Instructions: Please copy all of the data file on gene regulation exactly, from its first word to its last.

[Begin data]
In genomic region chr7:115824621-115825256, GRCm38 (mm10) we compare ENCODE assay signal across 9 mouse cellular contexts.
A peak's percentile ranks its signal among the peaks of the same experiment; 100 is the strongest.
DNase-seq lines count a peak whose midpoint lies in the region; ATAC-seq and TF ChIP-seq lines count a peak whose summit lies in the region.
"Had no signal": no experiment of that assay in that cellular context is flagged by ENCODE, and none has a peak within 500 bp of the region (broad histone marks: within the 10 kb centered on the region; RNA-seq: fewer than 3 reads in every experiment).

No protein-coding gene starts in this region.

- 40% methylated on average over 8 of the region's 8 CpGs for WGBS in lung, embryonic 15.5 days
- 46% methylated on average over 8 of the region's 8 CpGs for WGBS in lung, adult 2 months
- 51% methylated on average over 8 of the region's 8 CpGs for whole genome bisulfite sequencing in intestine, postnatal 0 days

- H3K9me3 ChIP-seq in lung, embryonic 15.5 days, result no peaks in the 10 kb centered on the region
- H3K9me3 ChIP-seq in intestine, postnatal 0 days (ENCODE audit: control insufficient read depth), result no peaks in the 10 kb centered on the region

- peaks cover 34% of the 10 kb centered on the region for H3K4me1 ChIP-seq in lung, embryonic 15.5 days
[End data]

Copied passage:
In genomic region chr7:115824621-115825256, GRCm38 (mm10) we compare ENCODE assay signal across 9 mouse cellular contexts.
A peak's percentile ranks its signal among the peaks of the same experiment; 100 is the strongest.
DNase-seq lines count a peak whose midpoint lies in the region; ATAC-seq and TF ChIP-seq lines count a peak whose summit lies in the region.
"Had no signal": no experiment of that assay in that cellular context is flagged by ENCODE, and none has a peak within 500 bp of the region (broad histone marks: within the 10 kb centered on the region; RNA-seq: fewer than 3 reads in every experiment).

No protein-coding gene starts in this region.

- 40% methylated on average over 8 of the region's 8 CpGs for WGBS in lung, embryonic 15.5 days
- 46% methylated on average over 8 of the region's 8 CpGs for WGBS in lung, adult 2 months
- 51% methylated on average over 8 of the region's 8 CpGs for whole genome bisulfite sequencing in intestine, postnatal 0 days

- H3K9me3 ChIP-seq in lung, embryonic 15.5 days, result no peaks in the 10 kb centered on the region
- H3K9me3 ChIP-seq in intestine, postnatal 0 days (ENCODE audit: control insufficient read depth), result no peaks in the 10 kb centered on the region

- peaks cover 34% of the 10 kb centered on the region for H3K4me1 ChIP-seq in lung, embryonic 15.5 days